Holy Week in Galicia is the annual commemoration of the Passion of Jesus Christ celebrated by Catholic religious brotherhoods and fraternities that perform penance processions on the streets of almost every Galician towns and villages during the last week of Lent, the week immediately before Easter.
The most famous Holy Week celebrations are hold in the towns of Ferrol, Viveiro, Cangas or Pontevedra but almost every town or village in the Camino has some sort of procession.
- When is Holy Week in Galicia?
The dates of the Holy Week varies each year. The processions usually start on Palm Sunday-on 13th April 2014- and go on until Easter Sunday- on 20th April 2014.
The most special days in the Holy Week are:
- Palm Sunday. On 13th April 2014 locals usually take olive tree and palm leaves to the church emulating Jesus entering Jerusalem. Galician children are often given traditional crosses from palm leaves.
- Ash Wednesday-on 16th April 2014- represents the beginning of a long and strict religious fast when people had to give up all rich food but Christian church no longer imposes such a severe fast nowadays. On Ash Wednesday locals attend a religious service where the ashes are blessed by the priest who dips his thumb in the ashes and makes the sign of the cross on each parishioner´s forehead.
- Holy Thursday – Maundy Thursday – (Last Supper leading to the Eucharist, during the Last Supper, Jesus washed his disciples feet and it is remembered in all Galician churches in Holy Thursday’s religious services). This year falls on 17th April.
- Good Friday – Holy Friday – (The day on which Jesus was crucified). Good Friday is on 18th April 2014. On Holy Thursday and Good Friday the most famous and important “pasos” are carried throughout the streets of many Galician towns.
- Easter Day (The day on which Jesus came back to life). This year Easter Day is on 20th April 2014.
- What is a procession like?
The street processions are a solemn parade of religious art icons known in Spanish as “pasos”. The “pasos” are floats of lifelike wooden sculptures of individual scenes of events of the Passion and images of the Virgin Mary showing restrained grief for the torture and killing of her son. The “pasos” march throughout the town everyday from Palm Sunday to Easter Sunday. The “pasos” are carried on the shoulders of religious brotherhoods´ members. The people who carry the weight of the “pasos” are called “costaleros” (sack men). Besides, the procession is accompanied by groups of Nazarenes, hooded penitents and members of the brotherhood carrying crosses and long wax candles marching in silence through the streets.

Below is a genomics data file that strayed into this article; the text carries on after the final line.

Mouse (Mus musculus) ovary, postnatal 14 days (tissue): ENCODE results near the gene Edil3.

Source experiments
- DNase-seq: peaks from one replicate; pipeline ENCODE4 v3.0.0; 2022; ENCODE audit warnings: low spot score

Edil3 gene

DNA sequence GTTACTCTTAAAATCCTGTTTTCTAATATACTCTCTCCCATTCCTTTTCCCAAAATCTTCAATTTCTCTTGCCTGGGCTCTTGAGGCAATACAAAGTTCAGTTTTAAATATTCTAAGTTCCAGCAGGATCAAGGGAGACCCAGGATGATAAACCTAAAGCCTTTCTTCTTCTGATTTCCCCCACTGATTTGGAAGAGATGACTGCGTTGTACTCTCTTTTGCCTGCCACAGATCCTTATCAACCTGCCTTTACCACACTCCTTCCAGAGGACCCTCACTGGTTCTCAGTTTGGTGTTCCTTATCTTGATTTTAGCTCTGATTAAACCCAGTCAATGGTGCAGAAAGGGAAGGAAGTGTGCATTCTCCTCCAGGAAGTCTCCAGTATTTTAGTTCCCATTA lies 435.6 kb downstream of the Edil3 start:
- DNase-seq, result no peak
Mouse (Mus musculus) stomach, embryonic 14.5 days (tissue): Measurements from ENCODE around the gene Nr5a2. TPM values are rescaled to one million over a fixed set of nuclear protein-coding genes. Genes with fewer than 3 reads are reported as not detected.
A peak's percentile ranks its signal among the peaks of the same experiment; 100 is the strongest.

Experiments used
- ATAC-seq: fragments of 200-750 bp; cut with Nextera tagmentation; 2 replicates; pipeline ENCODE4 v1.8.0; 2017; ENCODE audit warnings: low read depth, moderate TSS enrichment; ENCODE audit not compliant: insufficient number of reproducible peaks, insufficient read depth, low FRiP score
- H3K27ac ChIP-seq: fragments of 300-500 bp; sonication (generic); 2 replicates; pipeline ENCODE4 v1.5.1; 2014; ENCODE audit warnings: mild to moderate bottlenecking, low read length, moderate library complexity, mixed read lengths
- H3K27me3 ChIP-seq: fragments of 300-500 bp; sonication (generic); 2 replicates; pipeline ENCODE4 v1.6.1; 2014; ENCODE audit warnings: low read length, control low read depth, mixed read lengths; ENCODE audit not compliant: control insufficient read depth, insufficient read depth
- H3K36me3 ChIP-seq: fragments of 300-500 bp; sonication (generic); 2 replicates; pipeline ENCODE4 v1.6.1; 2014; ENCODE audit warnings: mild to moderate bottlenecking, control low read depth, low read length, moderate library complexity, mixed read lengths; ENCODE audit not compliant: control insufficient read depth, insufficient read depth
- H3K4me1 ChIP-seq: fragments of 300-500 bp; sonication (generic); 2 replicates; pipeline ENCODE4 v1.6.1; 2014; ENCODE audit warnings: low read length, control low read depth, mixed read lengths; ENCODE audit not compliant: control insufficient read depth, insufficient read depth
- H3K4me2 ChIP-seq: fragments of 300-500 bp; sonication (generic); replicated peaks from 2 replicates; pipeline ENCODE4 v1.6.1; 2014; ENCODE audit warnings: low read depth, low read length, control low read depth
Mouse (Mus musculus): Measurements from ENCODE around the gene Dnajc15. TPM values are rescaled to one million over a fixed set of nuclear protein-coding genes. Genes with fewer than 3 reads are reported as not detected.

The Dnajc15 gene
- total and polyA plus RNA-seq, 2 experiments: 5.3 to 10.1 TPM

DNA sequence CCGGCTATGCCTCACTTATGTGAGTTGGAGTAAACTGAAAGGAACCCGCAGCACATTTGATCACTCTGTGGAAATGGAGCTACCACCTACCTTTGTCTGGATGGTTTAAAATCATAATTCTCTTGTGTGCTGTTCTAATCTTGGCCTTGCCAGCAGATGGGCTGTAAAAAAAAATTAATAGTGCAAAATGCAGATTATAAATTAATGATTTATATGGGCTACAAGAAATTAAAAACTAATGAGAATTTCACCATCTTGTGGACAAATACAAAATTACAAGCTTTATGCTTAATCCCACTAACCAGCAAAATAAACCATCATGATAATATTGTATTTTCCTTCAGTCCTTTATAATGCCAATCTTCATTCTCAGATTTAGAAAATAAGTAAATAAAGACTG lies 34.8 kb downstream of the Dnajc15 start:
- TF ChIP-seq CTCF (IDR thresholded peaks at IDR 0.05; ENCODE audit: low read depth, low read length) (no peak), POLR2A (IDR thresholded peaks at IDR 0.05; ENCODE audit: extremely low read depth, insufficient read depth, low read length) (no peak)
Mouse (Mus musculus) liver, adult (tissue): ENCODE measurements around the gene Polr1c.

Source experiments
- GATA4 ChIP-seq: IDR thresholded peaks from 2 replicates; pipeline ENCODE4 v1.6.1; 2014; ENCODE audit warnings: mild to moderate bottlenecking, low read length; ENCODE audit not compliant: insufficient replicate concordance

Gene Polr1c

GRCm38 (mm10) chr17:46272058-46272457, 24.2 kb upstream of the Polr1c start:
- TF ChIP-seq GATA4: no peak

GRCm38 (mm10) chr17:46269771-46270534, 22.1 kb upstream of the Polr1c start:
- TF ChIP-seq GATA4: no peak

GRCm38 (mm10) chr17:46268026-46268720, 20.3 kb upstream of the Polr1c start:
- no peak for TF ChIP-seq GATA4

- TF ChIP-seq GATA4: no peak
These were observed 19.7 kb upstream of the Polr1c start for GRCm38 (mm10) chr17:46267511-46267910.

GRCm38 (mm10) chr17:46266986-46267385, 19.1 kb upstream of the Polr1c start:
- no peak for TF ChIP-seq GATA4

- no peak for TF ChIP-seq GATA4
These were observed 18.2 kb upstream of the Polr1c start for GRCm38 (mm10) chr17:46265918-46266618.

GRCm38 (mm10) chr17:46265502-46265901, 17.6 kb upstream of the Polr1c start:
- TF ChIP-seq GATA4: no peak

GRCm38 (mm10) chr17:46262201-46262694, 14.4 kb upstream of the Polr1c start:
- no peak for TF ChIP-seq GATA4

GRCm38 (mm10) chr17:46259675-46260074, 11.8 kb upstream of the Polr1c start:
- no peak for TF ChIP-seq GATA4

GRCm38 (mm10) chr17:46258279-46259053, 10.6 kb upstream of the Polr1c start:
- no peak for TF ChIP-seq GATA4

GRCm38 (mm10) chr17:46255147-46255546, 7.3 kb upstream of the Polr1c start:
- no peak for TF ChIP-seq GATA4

- Which processions can you attend in your Camino?
If you are walking the Camino and you have the chance you could attend some of the spectacular processions in Galicia. For instance, if you are walking the Camino Portugués you could see the famous procession of “la Borriquita” (the little donkey) in Cambados or there is also a popular procession in Pontevedra that starts in La Ferrería square and it goes from San Francisco church through the main streets of the old town. Most of processions are played along bagpipes, drums and brass-bands. Vigo and Cangas are also places on your Camino Portugués that have a special devotion for the Passion of Christ. Cangas has got its most powerful moment in the silence of the “Caladiños” as they walk in procession around the town on Good Friday.
On the other hand, if you are spending some days in Galicia after your Camino , you could enjoy the spectacular processions in northern Galicia. Ferrol and Viveiro are good options. Viveiro is a little fishermen town which has been considered as Festival of International Tourist interest of Spain since 2013. Ferrol has also considered Festival of International Tourist interest of Spain for a long time. The town’s maritime and military tradition gives this celebration a unique atmosphere, commemorating the passion and death of Jesus Christ. The event has a sober beauty and is spectacular on account of the vivid colours worn by the members of the different “hermandades” (brotherhoods), as they walk in procession through the streets, carrying the “pasos”, to the rhythm of drums and music bands. Of the most popular, special mention should be made of the Caladiños (one of Ferrol’s oldest pasos), the Santo Encuentro and the Good Friday processions.
The processions in some towns ,as in Santiago de Compotela, are sometimes hold at night and they are lit by torchlight. It´s an outstanding experience to live this air of medieval mystery although you are not a religious person. You can check the program of processions in www.santiagoturismo.com/procesions.
- Special food at Easter in Galicia
After the fast weeks of Lent, food at Easter is always a special treat. Easter day, like Christmas day, is also associated with special food. It is eaten the famous Galician “cocido” which is made of cabbage or turnips, boiled potatoes, beans and beef and pork meat.
The traditional dessert is the Easter “rosca”. It is a baked rounded sweet loaf of bread encrusted with sugar. Originally the “rosca” was a gift from godmothers to their godchildren until they get married when the gift was in reverse, godchildren give the “rosca” to their godmothers.
BUEN CAMINO, AMIGOS